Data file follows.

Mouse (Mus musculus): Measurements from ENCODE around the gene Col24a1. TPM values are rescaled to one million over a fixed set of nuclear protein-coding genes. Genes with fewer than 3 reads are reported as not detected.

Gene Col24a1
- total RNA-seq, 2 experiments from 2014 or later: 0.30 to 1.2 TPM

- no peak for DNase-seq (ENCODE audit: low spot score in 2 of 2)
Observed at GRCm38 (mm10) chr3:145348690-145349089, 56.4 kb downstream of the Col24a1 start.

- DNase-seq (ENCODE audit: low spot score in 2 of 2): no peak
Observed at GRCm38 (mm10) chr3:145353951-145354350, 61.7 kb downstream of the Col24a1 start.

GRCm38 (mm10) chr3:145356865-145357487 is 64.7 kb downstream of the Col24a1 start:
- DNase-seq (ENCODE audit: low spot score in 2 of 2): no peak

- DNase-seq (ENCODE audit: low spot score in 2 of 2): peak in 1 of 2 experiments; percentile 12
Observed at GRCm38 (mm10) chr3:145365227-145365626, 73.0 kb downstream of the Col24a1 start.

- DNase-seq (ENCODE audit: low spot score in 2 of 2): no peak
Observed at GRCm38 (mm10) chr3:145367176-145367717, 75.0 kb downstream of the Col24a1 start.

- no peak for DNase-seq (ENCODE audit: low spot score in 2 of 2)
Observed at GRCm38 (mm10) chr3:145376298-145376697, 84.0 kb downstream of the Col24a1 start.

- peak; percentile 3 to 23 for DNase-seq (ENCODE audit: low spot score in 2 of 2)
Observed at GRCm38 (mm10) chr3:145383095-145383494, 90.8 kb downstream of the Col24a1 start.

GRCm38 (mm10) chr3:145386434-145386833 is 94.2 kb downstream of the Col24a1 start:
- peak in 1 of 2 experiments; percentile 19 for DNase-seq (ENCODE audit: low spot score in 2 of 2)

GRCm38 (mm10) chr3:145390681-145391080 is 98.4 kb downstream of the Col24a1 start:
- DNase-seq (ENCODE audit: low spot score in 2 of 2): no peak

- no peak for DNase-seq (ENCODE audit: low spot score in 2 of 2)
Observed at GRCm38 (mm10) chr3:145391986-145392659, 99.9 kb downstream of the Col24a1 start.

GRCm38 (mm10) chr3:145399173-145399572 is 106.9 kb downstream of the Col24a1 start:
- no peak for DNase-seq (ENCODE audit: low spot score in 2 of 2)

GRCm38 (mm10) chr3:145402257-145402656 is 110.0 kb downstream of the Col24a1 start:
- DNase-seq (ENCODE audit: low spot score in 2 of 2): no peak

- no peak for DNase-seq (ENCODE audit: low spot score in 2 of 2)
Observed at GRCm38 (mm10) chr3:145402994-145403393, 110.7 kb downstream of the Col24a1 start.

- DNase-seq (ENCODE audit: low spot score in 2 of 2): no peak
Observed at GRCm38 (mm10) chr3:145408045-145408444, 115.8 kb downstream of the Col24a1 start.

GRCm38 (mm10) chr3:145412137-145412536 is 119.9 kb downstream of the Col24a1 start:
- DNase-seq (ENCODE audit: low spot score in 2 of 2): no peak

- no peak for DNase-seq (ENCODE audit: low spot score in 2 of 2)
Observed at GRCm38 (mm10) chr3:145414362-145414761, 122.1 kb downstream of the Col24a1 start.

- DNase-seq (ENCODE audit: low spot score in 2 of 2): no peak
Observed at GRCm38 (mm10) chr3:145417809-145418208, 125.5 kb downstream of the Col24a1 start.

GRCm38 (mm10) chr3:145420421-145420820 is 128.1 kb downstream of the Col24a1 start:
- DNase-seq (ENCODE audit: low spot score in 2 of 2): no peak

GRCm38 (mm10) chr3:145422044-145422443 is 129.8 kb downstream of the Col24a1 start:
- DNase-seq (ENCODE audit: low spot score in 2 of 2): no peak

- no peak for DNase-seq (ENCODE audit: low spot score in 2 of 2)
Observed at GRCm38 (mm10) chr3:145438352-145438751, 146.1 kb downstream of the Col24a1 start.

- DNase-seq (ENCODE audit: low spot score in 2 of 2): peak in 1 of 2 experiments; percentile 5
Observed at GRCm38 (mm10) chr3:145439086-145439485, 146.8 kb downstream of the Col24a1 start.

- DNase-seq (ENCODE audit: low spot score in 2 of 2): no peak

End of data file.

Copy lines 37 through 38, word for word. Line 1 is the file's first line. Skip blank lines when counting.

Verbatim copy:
Observed at GRCm38 (mm10) chr3:145417809-145418208, 125.5 kb downstream of the Col24a1 start.

GRCm38 (mm10) chr3:145420421-145420820 is 128.1 kb downstream of the Col24a1 start: